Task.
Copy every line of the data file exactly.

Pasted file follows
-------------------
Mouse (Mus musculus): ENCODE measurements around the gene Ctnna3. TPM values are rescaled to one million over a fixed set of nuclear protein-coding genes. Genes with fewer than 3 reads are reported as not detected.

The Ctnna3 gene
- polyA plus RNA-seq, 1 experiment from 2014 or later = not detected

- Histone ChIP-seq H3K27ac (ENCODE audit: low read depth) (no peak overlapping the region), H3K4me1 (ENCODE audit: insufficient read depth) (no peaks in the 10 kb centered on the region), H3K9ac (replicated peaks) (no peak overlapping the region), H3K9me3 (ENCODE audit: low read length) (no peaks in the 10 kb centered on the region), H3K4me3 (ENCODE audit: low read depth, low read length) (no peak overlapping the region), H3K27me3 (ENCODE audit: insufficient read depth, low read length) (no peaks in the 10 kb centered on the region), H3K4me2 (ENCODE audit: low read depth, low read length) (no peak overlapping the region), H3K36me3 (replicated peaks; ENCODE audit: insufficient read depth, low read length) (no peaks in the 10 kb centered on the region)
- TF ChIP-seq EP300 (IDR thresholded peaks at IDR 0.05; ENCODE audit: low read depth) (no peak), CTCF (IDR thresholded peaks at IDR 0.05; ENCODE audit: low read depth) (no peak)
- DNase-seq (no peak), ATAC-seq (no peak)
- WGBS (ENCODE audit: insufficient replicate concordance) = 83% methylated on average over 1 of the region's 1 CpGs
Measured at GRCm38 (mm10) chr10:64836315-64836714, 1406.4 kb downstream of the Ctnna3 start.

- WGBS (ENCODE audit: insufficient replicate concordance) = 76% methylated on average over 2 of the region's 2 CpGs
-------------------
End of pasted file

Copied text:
Mouse (Mus musculus): ENCODE measurements around the gene Ctnna3. TPM values are rescaled to one million over a fixed set of nuclear protein-coding genes. Genes with fewer than 3 reads are reported as not detected.

The Ctnna3 gene
- polyA plus RNA-seq, 1 experiment from 2014 or later = not detected

- Histone ChIP-seq H3K27ac (ENCODE audit: low read depth) (no peak overlapping the region), H3K4me1 (ENCODE audit: insufficient read depth) (no peaks in the 10 kb centered on the region), H3K9ac (replicated peaks) (no peak overlapping the region), H3K9me3 (ENCODE audit: low read length) (no peaks in the 10 kb centered on the region), H3K4me3 (ENCODE audit: low read depth, low read length) (no peak overlapping the region), H3K27me3 (ENCODE audit: insufficient read depth, low read length) (no peaks in the 10 kb centered on the region), H3K4me2 (ENCODE audit: low read depth, low read length) (no peak overlapping the region), H3K36me3 (replicated peaks; ENCODE audit: insufficient read depth, low read length) (no peaks in the 10 kb centered on the region)
- TF ChIP-seq EP300 (IDR thresholded peaks at IDR 0.05; ENCODE audit: low read depth) (no peak), CTCF (IDR thresholded peaks at IDR 0.05; ENCODE audit: low read depth) (no peak)
- DNase-seq (no peak), ATAC-seq (no peak)
- WGBS (ENCODE audit: insufficient replicate concordance) = 83% methylated on average over 1 of the region's 1 CpGs
Measured at GRCm38 (mm10) chr10:64836315-64836714, 1406.4 kb downstream of the Ctnna3 start.

- WGBS (ENCODE audit: insufficient replicate concordance) = 76% methylated on average over 2 of the region's 2 CpGs